Researchers have created an automated image analysis system designed to improve cervical cancer screening in countries that cannot afford Pap tests and other diagnostic tools.
The system was more accurate than other screening methods, although the finding comes with caveats including a high rate of false positives and limitations of the dataset used in the study.
Despite the concerns, the NIH and Global Good researchers behind the study see potential in the technique and are working to make it suitable for point-of-care screening using digital cameras and smartphones.
Cervical cancer is a big problem for healthcare systems in low and middle-income countries. Around 90% of the 250,000 deaths caused by cervical cancer globally each year occur in such countries, in part because they lack the resources and infrastructure to implement the screening programs that catch the disease early in the West. Earlier this week, Mayo Clinic released a study suggesting cervical cancer screening rates are not as high as previous surveys have indicated.
Authorities including the World Health Organization have backed visual inspection after application (VIA) of acetic acid as a way for countries to spot potential cases of cervical cancer early. However, while the test is simple and cheap, it struggles to distinguish precancerous lesions from other abnormalities.
Identifying a need for a better test, researchers at NIH and the Bill Gates-backed fund Global Good sought to improve on early attempts to develop a machine learning-based approach to cervical cancer screening. The result is an automated image analysis system that achieved 97.7% sensitivity in a key age-based subgroup of the test set.
The system was trained on images taken in a NCI-funded study of more than 9,000 women in Costa Rica in the 1990s. Around 70% of the selected images captured by cervicography, a now discontinued visual screening technique, were used to train the system to identify precancerous lesions.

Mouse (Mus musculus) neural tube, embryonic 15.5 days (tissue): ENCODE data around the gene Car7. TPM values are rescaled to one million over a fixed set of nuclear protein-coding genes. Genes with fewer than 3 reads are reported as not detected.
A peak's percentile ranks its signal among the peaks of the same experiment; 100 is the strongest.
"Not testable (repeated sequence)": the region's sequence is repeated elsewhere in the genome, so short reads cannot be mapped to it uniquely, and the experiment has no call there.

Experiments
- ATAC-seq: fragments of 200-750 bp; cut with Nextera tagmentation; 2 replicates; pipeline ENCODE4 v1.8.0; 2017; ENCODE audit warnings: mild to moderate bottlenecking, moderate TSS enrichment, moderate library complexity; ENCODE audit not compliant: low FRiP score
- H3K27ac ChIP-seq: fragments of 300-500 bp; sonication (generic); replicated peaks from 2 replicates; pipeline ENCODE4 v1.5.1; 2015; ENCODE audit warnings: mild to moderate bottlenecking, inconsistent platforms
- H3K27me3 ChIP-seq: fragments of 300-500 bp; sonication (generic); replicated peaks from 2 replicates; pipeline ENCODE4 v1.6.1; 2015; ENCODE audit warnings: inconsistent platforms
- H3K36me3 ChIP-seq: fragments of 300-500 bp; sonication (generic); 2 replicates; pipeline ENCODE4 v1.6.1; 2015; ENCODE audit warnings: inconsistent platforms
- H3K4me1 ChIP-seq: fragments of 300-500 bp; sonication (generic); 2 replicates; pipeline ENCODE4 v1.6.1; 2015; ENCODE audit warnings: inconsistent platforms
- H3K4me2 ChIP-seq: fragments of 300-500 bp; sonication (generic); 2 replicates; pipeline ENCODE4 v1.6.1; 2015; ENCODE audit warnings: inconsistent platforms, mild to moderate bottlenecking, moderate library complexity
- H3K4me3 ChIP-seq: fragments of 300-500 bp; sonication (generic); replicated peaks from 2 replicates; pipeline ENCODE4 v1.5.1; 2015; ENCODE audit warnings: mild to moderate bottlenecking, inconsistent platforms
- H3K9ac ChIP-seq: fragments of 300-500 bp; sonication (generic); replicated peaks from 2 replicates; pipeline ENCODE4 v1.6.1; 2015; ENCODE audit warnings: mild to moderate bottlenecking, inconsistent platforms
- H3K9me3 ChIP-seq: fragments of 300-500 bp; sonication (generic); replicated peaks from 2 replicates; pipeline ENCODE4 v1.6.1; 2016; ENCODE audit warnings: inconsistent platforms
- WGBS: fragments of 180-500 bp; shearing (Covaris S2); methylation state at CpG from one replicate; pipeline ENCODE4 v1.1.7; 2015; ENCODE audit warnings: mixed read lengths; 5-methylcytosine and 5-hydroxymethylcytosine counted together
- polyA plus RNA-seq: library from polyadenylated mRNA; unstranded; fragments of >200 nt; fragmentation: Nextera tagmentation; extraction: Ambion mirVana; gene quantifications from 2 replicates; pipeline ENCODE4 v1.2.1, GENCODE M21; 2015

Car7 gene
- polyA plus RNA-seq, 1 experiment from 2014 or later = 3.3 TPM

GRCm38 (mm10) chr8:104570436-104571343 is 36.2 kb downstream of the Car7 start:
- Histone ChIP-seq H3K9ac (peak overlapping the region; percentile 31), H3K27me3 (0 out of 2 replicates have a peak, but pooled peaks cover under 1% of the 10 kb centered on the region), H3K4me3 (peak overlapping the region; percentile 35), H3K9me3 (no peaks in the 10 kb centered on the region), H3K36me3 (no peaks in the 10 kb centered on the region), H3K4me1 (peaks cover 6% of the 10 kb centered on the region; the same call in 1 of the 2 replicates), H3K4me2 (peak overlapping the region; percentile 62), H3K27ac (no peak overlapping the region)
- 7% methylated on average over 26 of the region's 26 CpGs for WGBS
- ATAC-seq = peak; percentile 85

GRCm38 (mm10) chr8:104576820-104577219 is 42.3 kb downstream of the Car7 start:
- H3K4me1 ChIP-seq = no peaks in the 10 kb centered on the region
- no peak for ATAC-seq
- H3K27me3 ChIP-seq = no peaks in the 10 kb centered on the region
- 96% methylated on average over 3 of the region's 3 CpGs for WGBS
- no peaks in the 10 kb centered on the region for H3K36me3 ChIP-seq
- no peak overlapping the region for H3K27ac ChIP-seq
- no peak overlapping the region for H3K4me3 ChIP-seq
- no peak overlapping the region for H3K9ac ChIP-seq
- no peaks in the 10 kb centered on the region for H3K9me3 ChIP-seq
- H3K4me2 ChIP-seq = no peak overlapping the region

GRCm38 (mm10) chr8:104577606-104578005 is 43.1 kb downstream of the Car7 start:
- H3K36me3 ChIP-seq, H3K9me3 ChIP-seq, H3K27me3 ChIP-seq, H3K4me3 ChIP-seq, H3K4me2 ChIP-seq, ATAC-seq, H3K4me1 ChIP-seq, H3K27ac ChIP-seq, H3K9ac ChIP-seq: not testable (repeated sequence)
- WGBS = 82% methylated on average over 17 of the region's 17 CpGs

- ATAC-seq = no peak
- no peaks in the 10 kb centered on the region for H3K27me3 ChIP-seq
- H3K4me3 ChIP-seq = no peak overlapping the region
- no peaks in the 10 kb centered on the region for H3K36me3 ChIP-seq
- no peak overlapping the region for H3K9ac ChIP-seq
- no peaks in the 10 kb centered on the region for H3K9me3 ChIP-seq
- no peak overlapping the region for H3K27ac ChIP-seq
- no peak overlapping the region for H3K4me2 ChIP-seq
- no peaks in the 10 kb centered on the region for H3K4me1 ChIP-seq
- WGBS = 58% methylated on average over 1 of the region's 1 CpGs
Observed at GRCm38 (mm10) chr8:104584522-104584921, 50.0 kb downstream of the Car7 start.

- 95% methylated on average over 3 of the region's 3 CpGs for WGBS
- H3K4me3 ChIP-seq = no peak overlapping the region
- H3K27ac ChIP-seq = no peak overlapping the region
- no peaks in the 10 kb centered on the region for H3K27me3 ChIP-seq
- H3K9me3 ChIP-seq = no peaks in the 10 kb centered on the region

When turned on the remaining 30% of images, the system statistically outperformed cervicography and other screening tests used in the original Costa Rican study. The system was particularly sensitive in women aged 25 to 49 years old, a key screening population. In that subgroup, the system achieved a sensitivity of 98%, although hitting that high compromised other aspects of the screen.
"To achieve nearly perfect sensitivity for cases occurring up to 7 years after examination generated a large number of false positives among screened noncases. More balanced cutpoints for positivity might be chosen to limit excessive treatments, although sensitivity would drop," the researchers wrote in the Journal of the National Cancer Institute.
The false positive rate is one of several reasons to question the likely impact of the system in the real world. Other issues include the use of images captured by a small team of highly-trained nurses in a single cohort study. Given performance was affected by image quality and obstructions, the system's sensitivity and specificity may drop when applied to pictures captured by a variety of health workers in a range of settings. The limited transferability of AI image analysis is a common issue in the field.
While these issues may temper optimism, the researchers think the system can be improved and used in the real world. In theory, it should be easier to train people to capture consistent images than perform the currently-used VIA approach, suggesting one barrier to adoption is surmountable. The next step is to adapt the system for use with images from current digital cameras, not cervicography.